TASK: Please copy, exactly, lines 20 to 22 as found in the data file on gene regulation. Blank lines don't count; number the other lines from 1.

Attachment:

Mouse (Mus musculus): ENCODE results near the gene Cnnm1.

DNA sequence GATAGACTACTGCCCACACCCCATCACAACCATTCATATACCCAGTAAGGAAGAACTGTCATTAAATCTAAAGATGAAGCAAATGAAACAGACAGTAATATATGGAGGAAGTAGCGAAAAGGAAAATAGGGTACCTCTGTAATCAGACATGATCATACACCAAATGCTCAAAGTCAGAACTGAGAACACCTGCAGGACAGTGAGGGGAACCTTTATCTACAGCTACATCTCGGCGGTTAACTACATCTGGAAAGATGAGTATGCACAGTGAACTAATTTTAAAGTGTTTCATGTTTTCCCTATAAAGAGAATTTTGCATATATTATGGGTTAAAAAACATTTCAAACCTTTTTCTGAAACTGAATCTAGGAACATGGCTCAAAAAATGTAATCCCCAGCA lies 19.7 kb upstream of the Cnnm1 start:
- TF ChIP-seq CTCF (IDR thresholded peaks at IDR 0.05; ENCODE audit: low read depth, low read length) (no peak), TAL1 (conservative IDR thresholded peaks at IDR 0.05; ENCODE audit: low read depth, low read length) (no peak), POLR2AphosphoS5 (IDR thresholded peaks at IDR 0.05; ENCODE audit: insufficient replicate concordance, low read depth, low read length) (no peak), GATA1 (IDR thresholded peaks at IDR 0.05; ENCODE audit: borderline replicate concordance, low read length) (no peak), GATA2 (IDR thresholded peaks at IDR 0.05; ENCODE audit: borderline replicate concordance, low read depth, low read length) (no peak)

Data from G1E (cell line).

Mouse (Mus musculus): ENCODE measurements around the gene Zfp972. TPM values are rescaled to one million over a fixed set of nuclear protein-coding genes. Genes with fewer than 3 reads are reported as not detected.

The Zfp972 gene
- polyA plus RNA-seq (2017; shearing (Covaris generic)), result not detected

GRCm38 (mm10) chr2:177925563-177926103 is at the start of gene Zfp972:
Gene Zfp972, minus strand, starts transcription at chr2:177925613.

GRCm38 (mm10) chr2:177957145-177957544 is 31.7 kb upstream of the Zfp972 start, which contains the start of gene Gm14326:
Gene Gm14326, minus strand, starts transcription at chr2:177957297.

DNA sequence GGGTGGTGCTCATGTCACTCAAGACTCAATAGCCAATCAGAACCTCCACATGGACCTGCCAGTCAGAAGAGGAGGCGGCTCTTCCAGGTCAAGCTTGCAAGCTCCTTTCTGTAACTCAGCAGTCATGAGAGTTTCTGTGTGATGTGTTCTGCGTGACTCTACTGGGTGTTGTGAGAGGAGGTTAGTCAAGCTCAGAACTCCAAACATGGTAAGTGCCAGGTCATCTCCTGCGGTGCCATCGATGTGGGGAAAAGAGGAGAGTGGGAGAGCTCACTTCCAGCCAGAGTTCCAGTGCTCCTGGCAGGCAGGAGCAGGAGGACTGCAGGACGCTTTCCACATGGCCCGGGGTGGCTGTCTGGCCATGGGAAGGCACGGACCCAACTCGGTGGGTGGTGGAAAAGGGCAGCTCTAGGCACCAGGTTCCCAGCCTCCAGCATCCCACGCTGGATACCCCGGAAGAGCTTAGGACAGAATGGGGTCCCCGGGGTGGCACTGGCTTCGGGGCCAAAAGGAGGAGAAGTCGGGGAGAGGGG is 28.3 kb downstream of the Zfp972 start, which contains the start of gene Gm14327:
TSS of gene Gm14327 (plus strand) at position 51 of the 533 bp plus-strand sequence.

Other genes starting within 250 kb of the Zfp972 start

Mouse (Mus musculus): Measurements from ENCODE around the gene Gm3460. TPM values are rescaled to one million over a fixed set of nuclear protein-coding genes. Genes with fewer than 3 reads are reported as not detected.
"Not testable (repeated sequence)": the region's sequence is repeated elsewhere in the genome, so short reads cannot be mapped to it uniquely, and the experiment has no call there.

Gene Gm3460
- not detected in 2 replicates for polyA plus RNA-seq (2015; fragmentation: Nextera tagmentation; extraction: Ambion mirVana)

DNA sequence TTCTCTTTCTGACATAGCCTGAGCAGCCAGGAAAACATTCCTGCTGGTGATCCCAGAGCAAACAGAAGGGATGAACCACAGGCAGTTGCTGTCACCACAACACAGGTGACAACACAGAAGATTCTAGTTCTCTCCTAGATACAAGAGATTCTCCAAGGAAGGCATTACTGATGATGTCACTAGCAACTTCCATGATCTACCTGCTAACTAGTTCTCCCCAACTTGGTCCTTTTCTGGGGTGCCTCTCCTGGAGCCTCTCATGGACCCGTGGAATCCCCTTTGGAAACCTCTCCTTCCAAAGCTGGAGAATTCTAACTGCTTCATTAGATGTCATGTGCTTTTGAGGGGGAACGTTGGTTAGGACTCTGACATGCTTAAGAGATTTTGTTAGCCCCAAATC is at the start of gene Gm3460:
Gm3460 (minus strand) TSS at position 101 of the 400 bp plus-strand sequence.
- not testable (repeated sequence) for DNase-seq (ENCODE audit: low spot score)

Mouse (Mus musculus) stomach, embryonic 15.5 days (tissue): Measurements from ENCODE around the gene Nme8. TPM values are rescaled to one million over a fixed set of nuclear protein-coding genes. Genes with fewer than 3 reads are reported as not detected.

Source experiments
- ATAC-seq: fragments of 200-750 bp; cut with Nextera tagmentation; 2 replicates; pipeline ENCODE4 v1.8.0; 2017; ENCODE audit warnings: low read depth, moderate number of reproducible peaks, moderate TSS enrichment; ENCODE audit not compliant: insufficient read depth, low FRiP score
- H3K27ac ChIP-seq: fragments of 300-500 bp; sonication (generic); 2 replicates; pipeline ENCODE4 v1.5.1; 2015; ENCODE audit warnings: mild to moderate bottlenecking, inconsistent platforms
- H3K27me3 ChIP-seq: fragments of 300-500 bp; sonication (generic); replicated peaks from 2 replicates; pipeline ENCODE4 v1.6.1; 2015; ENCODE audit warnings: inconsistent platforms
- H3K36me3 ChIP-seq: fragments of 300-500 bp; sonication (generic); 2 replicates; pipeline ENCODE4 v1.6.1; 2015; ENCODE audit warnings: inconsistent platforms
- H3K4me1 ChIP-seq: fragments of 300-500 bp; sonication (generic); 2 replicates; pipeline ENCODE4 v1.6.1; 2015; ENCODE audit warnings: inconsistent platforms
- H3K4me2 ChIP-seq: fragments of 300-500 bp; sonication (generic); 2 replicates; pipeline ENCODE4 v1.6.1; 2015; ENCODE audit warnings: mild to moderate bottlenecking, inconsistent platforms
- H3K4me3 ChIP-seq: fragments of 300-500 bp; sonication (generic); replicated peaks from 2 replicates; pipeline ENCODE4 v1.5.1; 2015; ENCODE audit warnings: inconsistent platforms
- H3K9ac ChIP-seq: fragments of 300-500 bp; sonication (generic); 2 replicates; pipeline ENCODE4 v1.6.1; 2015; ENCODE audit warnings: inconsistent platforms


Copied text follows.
Gm3460 (minus strand) TSS at position 101 of the 400 bp plus-strand sequence.
- not testable (repeated sequence) for DNase-seq (ENCODE audit: low spot score)

Mouse (Mus musculus) stomach, embryonic 15.5 days (tissue): Measurements from ENCODE around the gene Nme8. TPM values are rescaled to one million over a fixed set of nuclear protein-coding genes. Genes with fewer than 3 reads are reported as not detected.